When the COVID-19 pandemic hit, it exacerbated already existing, serious challenges faced by many Minnesotans, including housing instability, food insecurity, unemployment and financial stress. And in the aftermath of the death of George Floyd, the deep racial disparities that have long existed in our state were laid bare. All told, a hard and accurate picture was painted of how broken and inequitable our systems are. We are now heading into another year of these crises, with every lifeline overwhelmed and resources low.

In our over 100-year history, Greater Twin Cities United Way has responded to community needs and challenges as they evolve, and more recently made it our mission to directly advocate for social good. We accomplish these things by supporting our region's nonprofit sector, partnering with businesses to align their goals with community needs, co-creating innovative solutions with community leaders, connecting Minnesotans to basic resources through our 211 resource helpline, and advocating for policies and funding to support immediate needs and systems change.

We see our role as a cross-sector convener and nonprofit amplifier, and we work hard to keep our finger on the pulse of our community. Securing affordable, stable housing has long been unattainable in Minnesota for many low-wealth families, particularly households of color. Before the pandemic, one in four families struggled to pay their rent each month, and 13,000 families faced eviction annually across the state. More than ever, our neighbors are looking for help to pay their rent, mortgage or utilities, with calls for this kind of assistance up 150% since last year.

We also know that many families are unable to find and afford quality child care. Before COVID-19, 35,000 children were unable to access quality care while their parents worked. Now providers are struggling to simply stay afloat with their enrollment plummeting while parents are furloughed, laid off or working from home. This, coupled with a remarkably low reimbursement rate to providers caring for children from families with low incomes, means we will have an even greater gap following the pandemic if existing providers are forced to close their doors.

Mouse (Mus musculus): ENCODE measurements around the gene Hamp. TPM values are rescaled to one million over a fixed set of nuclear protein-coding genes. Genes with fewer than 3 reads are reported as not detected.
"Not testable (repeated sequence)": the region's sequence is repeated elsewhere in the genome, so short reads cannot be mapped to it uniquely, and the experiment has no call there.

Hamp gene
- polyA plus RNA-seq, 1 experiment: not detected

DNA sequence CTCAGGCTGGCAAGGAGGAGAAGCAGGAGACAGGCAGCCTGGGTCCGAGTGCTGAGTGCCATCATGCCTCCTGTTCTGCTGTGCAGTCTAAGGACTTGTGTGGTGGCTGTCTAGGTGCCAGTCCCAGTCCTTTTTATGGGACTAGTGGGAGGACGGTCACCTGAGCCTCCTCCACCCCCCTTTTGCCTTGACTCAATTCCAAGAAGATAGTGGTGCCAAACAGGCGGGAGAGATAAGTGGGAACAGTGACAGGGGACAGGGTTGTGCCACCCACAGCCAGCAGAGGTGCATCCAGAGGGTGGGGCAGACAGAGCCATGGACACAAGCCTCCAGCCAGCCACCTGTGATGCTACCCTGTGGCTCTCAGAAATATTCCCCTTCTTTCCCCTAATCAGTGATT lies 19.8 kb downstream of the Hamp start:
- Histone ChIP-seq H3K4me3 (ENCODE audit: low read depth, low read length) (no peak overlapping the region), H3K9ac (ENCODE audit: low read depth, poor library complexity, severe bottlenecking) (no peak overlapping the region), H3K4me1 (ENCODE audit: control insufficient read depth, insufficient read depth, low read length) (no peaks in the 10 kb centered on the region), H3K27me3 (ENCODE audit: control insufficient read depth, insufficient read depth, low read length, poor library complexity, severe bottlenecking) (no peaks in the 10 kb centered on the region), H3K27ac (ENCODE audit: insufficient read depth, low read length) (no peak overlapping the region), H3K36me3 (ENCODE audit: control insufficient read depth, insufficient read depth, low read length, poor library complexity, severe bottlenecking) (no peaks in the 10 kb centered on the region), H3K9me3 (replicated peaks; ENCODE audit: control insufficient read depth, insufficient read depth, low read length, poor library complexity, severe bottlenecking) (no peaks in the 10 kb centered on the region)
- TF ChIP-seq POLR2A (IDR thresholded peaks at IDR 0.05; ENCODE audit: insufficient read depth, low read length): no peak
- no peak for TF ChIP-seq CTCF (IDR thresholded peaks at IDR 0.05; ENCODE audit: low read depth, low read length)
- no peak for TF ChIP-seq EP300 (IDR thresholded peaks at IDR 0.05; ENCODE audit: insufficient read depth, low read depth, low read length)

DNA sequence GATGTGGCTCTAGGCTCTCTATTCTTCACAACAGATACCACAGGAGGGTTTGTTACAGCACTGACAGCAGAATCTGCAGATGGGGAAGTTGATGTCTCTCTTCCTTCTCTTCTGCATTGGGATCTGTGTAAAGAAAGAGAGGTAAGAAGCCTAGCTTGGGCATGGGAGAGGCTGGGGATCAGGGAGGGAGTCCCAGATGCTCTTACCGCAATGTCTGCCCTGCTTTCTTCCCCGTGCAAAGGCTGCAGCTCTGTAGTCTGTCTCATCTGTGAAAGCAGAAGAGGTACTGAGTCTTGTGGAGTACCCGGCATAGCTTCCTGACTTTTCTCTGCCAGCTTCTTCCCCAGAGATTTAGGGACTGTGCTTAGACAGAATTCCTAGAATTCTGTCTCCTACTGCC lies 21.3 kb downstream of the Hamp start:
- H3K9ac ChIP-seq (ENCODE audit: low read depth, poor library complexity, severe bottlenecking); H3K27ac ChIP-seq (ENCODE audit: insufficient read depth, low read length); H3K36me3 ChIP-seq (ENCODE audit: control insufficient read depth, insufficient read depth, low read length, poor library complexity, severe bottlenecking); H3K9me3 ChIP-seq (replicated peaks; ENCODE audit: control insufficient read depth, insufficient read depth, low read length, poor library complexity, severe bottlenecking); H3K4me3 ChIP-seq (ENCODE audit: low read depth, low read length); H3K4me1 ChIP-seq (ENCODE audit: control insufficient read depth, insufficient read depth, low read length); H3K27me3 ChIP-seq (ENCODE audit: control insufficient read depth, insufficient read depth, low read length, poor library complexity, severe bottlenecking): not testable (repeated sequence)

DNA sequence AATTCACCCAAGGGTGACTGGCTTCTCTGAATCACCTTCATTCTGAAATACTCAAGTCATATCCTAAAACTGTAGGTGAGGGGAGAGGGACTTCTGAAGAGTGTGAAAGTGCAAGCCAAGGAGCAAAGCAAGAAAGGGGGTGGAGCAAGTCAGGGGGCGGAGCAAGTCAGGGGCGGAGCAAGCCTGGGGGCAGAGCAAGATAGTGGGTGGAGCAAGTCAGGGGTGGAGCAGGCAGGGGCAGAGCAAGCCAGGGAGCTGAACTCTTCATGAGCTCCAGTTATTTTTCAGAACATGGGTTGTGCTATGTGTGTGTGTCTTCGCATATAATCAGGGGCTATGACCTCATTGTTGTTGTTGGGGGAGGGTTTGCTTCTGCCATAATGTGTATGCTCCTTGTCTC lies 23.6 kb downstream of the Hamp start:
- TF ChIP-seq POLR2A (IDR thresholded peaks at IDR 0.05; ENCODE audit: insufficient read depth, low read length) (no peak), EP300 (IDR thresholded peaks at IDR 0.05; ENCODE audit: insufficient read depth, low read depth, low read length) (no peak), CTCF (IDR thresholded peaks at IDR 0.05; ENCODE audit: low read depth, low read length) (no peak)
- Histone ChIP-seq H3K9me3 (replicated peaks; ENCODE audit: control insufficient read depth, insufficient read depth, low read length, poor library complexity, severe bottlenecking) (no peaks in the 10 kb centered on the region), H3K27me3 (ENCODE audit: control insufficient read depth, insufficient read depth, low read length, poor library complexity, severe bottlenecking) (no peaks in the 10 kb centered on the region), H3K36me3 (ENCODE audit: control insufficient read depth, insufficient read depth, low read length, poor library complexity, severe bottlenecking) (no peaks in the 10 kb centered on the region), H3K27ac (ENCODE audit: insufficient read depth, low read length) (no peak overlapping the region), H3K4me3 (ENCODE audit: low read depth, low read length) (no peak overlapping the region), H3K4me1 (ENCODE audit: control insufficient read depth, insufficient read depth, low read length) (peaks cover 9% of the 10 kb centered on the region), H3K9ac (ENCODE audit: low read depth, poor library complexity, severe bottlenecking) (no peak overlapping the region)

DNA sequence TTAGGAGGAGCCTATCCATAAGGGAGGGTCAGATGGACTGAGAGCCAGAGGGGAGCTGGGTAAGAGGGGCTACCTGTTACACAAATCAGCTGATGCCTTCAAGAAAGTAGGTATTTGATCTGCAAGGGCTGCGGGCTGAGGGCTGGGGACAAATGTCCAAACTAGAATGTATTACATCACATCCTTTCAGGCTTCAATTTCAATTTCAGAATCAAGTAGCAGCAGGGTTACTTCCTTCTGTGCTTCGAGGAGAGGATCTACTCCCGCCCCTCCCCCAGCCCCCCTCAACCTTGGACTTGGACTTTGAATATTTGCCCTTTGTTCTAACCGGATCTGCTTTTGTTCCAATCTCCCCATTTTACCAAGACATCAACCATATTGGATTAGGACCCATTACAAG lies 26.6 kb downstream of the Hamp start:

That is why we are showing up to this year's state legislative session, ready to serve as a reliable source of information for legislators to help them determine where to concentrate their efforts. We are urging legislators to focus on immediate and long-term solutions for housing stability; invest in early childhood development and support child care providers who are struggling to keep their doors open; and consider directing $30 million into a structured fund that can be effectively allocated to help stabilize nonprofits across the state who know best what their communities need.

These issues cannot be addressed solely by nonprofits, even with the generous philanthropic support of private donors. Greater Twin Cities United Way will advance policy informed by those most impacted by systemic inequity. We urge state leaders to prioritize bold action in service to a state where all people thrive — regardless of their income, race or place.

John Wilgers is president and CEO, Acooa Lee Ellis is senior vice president of community impact and Dorothy Bridges is board chair at Greater Twin Cities United Way.